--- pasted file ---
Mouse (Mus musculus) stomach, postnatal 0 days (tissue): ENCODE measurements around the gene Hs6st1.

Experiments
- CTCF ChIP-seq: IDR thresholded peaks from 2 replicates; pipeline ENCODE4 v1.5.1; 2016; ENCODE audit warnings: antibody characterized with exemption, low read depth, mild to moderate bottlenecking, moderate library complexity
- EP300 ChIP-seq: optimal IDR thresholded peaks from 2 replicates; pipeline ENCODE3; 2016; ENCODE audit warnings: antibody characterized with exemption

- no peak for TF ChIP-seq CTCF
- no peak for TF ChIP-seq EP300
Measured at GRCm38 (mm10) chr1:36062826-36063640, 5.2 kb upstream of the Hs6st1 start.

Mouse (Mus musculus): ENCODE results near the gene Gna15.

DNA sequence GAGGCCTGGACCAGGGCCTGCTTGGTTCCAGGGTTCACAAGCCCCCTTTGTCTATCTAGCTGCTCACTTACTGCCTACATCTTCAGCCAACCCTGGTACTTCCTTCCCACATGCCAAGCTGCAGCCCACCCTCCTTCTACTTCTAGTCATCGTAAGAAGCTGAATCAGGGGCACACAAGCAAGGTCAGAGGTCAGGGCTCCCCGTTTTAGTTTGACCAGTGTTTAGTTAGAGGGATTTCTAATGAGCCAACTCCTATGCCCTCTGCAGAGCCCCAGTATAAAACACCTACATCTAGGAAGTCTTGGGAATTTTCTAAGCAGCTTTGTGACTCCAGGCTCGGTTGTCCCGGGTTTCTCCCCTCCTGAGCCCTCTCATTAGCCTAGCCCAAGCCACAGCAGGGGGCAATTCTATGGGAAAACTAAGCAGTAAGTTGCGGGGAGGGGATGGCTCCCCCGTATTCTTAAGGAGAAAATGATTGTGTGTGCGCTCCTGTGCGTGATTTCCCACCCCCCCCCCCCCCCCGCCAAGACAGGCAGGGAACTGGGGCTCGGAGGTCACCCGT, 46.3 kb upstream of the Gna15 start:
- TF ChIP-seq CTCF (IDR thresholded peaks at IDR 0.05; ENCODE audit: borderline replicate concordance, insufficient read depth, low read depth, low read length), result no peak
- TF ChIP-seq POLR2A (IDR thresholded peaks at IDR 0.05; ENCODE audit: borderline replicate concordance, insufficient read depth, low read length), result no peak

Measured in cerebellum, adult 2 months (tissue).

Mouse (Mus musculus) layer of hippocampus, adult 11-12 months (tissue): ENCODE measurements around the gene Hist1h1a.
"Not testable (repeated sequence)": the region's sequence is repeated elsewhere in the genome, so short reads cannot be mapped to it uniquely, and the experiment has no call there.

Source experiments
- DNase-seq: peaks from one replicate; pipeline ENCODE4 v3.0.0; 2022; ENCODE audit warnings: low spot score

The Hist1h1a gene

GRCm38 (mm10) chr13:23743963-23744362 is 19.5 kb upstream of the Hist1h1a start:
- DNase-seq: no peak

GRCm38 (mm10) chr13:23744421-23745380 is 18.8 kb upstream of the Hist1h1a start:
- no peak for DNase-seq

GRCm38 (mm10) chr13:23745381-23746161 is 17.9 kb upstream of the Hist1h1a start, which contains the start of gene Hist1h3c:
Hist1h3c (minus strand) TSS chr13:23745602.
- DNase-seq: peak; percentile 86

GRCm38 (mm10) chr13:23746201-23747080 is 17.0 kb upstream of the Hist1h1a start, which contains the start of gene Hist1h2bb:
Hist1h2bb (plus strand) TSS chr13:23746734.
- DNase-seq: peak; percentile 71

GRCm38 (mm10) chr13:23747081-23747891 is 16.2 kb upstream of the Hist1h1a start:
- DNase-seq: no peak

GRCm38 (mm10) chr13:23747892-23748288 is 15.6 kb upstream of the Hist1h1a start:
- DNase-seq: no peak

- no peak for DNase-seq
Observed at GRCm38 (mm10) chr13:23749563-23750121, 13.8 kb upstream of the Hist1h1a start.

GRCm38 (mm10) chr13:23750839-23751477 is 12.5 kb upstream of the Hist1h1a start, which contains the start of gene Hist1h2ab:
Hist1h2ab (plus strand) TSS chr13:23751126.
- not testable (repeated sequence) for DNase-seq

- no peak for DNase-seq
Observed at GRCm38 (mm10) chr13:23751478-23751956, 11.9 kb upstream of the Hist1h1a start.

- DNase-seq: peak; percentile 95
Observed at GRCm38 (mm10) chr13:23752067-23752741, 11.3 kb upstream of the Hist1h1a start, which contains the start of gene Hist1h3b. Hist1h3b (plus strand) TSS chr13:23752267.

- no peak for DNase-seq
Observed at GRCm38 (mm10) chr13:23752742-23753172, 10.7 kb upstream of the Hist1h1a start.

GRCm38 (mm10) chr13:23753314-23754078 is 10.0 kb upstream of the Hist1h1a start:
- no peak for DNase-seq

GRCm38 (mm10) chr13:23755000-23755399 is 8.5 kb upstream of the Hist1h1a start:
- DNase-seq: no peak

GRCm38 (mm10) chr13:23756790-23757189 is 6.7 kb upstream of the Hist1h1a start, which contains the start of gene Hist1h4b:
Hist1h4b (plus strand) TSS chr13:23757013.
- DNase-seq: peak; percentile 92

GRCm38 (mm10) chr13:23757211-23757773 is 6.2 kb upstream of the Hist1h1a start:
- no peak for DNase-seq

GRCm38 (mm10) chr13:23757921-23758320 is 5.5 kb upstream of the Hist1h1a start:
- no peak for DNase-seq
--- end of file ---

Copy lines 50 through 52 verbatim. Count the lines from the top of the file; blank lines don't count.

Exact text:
GRCm38 (mm10) chr13:23757211-23757773 is 6.2 kb upstream of the Hist1h1a start:
- no peak for DNase-seq

GRCm38 (mm10) chr13:23757921-23758320 is 5.5 kb upstream of the Hist1h1a start: